The eigenstates of a time-independent Hamiltonian
$$ H |\psi_j \rangle = E_j|\psi_j\rangle$$
have the usual rotating-phase time dependence in the Schrödinger picture:
$$ |\psi_j(t)\rangle = |\psi_j(t_0)\rangle \cdot \exp(E_j(t-t_0)/i\hbar) $$
However, your formula indicates that $H_0$ and $V$ are time-dependent. So if the state vector is an eigenvector of $H_0(t)$ at one moment $t$, it will almost certainly not be an eigenstate of $H_0(t')$ at another moment $t'$ – because the operator is probably changing in a way that doesn't preserve the eigenvectors' being eigenvectors. For that reason, the simple "changing phase" Ansatz isn't a solution to the Schrödinger's equation.
For a generic Hamiltonian $H_0(t)$, there can't exist any state vector $|\psi(t)\rangle$ that simultaneously solves Schrödinger's equation (with the Hamilonian $H$ or even with $H_0(t)$); and that remains an eigenstate of $H_0(t)$ at each moment of time.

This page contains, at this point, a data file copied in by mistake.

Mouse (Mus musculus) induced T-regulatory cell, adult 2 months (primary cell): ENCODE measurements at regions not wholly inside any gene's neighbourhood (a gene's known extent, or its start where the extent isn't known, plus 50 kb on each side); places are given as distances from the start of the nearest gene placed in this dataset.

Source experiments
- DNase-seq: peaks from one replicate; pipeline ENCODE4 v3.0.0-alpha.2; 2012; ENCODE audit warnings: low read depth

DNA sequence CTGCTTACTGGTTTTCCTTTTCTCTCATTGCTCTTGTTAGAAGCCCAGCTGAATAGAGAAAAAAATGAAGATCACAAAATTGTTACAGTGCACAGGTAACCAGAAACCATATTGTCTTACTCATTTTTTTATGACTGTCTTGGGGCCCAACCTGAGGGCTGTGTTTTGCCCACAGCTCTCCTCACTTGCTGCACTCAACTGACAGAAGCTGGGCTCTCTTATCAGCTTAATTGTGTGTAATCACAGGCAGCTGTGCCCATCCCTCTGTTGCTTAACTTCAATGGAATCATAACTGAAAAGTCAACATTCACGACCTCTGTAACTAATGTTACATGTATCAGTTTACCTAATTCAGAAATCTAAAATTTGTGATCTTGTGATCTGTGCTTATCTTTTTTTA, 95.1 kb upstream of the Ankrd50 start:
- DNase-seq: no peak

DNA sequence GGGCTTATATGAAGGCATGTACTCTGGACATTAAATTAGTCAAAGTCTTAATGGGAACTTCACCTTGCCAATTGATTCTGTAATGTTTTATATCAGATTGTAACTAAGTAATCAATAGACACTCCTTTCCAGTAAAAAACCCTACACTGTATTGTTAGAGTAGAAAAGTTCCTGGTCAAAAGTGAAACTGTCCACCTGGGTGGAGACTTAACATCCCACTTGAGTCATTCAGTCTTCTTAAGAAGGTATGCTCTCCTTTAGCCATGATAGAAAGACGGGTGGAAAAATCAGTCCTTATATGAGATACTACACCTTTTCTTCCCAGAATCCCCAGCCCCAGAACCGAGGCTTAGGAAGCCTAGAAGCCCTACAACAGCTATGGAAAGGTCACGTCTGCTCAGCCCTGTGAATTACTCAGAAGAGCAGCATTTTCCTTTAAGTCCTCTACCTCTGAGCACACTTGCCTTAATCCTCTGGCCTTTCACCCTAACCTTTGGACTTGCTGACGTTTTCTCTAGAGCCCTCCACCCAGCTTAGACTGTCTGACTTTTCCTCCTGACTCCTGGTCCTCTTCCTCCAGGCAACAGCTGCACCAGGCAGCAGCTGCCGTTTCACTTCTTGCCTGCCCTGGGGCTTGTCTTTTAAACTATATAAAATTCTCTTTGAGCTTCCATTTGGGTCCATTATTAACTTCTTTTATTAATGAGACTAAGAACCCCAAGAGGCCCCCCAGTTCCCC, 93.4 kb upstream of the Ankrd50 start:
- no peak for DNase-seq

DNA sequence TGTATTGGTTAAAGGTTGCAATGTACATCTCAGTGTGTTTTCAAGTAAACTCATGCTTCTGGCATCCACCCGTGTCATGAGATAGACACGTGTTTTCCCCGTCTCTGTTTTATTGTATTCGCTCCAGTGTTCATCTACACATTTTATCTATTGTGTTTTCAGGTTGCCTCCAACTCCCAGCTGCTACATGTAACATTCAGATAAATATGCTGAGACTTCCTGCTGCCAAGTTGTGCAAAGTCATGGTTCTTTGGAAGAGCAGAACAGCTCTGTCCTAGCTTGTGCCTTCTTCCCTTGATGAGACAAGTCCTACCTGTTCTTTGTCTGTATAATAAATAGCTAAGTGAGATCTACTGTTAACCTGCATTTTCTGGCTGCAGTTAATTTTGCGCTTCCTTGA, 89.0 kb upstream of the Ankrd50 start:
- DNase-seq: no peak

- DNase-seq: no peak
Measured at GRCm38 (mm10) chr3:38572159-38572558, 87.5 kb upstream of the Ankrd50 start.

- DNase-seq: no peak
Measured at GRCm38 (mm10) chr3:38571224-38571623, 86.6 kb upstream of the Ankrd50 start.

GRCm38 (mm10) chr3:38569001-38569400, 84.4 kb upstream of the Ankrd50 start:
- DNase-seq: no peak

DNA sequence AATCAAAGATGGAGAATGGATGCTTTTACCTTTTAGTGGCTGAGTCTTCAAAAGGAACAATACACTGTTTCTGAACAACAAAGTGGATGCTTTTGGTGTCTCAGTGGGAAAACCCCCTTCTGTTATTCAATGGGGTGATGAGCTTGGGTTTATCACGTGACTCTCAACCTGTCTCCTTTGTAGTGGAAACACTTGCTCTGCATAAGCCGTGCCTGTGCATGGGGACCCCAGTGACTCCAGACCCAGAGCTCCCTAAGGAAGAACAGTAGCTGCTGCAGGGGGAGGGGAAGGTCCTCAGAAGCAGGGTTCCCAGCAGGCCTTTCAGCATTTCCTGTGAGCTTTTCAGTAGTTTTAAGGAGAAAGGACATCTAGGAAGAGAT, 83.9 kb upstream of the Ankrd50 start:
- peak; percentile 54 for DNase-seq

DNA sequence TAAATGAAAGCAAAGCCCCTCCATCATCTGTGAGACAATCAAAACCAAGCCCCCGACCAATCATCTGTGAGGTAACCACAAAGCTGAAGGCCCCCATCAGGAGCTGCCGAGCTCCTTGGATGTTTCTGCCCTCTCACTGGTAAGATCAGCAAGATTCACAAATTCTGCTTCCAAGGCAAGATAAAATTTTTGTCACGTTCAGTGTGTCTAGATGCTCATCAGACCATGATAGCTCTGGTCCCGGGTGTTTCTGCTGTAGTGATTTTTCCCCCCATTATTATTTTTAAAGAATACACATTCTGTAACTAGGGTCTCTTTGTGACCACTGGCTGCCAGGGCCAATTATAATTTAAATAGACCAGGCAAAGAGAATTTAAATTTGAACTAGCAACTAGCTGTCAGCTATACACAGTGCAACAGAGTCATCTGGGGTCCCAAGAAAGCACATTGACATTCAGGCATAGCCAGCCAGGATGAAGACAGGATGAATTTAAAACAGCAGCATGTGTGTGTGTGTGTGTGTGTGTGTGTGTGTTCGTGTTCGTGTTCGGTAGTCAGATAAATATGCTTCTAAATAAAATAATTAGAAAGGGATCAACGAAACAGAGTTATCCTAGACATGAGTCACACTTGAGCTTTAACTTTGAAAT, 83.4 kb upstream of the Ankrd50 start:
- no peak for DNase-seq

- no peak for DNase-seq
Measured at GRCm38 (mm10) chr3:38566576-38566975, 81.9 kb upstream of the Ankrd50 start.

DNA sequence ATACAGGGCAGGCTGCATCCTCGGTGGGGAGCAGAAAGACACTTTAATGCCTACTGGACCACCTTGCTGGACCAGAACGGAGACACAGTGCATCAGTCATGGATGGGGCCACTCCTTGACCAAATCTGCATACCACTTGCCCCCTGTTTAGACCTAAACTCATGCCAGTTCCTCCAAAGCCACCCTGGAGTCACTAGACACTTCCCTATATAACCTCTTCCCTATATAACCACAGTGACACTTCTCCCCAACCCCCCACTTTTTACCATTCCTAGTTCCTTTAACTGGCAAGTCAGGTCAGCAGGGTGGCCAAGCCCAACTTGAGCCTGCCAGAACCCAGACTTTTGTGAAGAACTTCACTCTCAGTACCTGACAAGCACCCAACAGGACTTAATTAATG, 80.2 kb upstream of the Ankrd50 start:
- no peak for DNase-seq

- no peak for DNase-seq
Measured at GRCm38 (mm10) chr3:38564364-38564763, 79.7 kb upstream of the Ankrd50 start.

Because you say that $H$ is time-independent and $H_0,V$ seem to be time-dependent, it seems that all the formulae you are describing are in the Heisenberg picture, not Schrödinger's picture. In the Heisenberg picture, the state vector is independent of time (a constant function of $t$). In the Schrödinger's picture, the dependence of $H_0$ and $V$ on time would have to be "explicit" (the dynamical dependence is encoded in the evolution of the state vector in this picture) and in that case, it would be unreasonable for the explicitly time-dependent parts of $H_0,V$ to cancel in $H$.
In the Heisenberg picture, the dynamical time dependence is included in the evolution of the operators,
$$H_0(t) = \exp(-Ht/i\hbar) H_0(0) \exp(Ht/i\hbar) $$
and similarly for $V$ instead of $H_0$ (and for any operator).